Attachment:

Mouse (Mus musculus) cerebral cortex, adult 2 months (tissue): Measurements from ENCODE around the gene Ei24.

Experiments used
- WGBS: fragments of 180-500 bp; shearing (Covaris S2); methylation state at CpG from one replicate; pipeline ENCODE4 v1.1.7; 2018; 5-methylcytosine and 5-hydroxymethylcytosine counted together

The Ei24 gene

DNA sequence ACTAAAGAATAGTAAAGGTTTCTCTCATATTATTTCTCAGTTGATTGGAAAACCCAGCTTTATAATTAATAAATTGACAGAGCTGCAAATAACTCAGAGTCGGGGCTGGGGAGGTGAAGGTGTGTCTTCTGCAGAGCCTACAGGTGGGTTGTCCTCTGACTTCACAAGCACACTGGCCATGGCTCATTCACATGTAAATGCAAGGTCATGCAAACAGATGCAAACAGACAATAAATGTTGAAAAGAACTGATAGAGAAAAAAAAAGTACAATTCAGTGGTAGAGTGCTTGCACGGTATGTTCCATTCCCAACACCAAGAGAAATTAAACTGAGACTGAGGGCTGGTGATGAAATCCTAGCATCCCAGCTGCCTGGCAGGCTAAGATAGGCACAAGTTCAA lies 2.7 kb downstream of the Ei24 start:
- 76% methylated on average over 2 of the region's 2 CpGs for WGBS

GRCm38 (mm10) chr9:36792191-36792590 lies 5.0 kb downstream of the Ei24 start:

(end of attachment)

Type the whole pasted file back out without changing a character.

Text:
Mouse (Mus musculus) cerebral cortex, adult 2 months (tissue): Measurements from ENCODE around the gene Ei24.

Experiments used
- WGBS: fragments of 180-500 bp; shearing (Covaris S2); methylation state at CpG from one replicate; pipeline ENCODE4 v1.1.7; 2018; 5-methylcytosine and 5-hydroxymethylcytosine counted together

The Ei24 gene

DNA sequence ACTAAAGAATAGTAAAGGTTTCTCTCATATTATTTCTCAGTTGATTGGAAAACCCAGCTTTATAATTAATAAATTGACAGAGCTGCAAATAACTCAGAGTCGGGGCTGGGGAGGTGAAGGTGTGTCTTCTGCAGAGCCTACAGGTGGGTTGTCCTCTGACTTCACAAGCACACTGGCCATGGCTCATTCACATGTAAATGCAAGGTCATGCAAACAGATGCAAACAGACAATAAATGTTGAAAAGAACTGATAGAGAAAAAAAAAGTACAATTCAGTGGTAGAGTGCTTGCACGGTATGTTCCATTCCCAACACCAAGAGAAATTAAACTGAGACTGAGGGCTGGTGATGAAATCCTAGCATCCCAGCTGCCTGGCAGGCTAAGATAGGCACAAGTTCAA lies 2.7 kb downstream of the Ei24 start:
- 76% methylated on average over 2 of the region's 2 CpGs for WGBS

GRCm38 (mm10) chr9:36792191-36792590 lies 5.0 kb downstream of the Ei24 start: